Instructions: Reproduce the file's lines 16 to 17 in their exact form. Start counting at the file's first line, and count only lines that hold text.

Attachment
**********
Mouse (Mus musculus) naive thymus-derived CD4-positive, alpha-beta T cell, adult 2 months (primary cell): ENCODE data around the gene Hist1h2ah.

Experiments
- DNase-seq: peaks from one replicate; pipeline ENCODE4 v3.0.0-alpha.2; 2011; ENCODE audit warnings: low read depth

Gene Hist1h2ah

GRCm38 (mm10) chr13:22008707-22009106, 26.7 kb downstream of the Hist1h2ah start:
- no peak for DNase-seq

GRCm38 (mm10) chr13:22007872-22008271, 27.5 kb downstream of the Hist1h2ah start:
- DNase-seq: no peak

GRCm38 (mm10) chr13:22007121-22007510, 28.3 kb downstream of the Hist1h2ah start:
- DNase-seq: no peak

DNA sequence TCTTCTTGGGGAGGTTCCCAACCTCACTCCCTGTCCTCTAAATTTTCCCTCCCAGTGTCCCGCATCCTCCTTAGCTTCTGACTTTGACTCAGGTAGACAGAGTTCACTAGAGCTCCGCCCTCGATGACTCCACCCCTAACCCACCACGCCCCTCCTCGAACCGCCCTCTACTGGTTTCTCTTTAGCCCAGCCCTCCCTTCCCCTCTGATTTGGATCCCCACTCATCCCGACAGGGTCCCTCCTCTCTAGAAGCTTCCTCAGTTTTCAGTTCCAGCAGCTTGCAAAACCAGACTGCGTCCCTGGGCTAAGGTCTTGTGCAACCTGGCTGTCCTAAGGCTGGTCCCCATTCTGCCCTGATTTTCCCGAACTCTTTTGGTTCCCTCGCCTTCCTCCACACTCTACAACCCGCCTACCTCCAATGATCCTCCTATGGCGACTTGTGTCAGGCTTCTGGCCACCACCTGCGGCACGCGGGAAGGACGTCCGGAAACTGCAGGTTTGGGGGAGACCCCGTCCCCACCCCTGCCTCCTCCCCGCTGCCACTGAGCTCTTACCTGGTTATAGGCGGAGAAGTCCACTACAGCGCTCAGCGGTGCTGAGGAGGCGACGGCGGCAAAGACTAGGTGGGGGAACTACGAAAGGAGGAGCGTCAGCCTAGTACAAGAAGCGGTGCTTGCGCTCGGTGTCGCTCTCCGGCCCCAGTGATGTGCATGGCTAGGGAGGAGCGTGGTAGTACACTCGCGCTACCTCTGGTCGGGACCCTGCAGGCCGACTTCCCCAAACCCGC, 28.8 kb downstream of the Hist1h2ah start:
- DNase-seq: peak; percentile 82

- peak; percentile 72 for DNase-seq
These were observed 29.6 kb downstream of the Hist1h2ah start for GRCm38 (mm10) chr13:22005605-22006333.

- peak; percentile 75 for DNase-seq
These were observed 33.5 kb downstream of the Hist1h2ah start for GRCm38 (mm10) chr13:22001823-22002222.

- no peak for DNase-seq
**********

These were observed 33.5 kb downstream of the Hist1h2ah start for GRCm38 (mm10) chr13:22001823-22002222.

- no peak for DNase-seq